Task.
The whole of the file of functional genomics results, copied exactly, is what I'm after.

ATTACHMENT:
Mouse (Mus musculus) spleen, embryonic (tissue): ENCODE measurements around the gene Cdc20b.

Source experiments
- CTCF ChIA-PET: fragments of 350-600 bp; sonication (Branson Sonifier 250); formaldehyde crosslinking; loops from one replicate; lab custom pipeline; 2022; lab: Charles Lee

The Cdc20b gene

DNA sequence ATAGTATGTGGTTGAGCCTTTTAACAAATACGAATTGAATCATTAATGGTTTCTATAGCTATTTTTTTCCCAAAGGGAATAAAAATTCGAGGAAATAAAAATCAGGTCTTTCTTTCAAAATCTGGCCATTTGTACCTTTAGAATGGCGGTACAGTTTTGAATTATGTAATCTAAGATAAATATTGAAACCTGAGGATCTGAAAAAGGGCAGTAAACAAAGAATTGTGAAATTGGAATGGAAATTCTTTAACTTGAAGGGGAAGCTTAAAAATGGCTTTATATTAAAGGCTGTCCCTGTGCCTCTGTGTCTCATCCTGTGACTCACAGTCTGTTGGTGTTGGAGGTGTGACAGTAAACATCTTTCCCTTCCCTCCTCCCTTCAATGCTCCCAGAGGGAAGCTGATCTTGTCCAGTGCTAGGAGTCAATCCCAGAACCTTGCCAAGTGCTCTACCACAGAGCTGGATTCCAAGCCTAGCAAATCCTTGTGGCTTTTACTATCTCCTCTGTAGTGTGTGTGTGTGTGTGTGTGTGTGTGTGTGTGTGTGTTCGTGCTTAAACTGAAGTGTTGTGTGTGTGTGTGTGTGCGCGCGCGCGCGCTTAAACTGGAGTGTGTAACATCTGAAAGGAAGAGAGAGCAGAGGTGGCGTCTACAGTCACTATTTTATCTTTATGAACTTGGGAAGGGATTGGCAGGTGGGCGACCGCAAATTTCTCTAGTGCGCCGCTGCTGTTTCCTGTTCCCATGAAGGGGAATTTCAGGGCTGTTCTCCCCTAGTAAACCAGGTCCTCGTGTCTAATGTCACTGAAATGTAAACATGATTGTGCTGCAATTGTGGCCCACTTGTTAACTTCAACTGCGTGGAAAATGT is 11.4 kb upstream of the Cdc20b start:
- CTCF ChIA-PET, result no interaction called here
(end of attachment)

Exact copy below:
Mouse (Mus musculus) spleen, embryonic (tissue): ENCODE measurements around the gene Cdc20b.

Source experiments
- CTCF ChIA-PET: fragments of 350-600 bp; sonication (Branson Sonifier 250); formaldehyde crosslinking; loops from one replicate; lab custom pipeline; 2022; lab: Charles Lee

The Cdc20b gene

DNA sequence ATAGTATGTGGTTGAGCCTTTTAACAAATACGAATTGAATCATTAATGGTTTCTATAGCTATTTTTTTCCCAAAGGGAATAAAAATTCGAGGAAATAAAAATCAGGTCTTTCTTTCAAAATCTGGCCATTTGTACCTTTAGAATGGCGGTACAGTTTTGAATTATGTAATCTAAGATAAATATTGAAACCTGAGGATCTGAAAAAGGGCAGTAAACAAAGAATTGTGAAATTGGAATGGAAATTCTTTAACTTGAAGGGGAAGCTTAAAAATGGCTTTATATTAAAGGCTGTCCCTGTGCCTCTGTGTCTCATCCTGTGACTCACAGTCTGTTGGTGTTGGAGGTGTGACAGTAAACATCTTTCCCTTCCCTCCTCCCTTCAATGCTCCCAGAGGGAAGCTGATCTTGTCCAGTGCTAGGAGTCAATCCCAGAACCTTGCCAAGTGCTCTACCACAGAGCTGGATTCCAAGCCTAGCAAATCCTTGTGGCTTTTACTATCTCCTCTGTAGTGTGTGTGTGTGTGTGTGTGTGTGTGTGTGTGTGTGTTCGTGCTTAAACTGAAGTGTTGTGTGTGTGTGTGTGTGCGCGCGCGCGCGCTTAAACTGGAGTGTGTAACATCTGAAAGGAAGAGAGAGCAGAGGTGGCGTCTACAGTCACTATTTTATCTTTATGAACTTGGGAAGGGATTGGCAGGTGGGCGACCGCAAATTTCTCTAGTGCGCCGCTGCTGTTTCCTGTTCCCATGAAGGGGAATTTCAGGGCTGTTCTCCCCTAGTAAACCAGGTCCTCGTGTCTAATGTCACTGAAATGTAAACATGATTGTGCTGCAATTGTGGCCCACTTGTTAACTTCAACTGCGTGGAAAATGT is 11.4 kb upstream of the Cdc20b start:
- CTCF ChIA-PET, result no interaction called here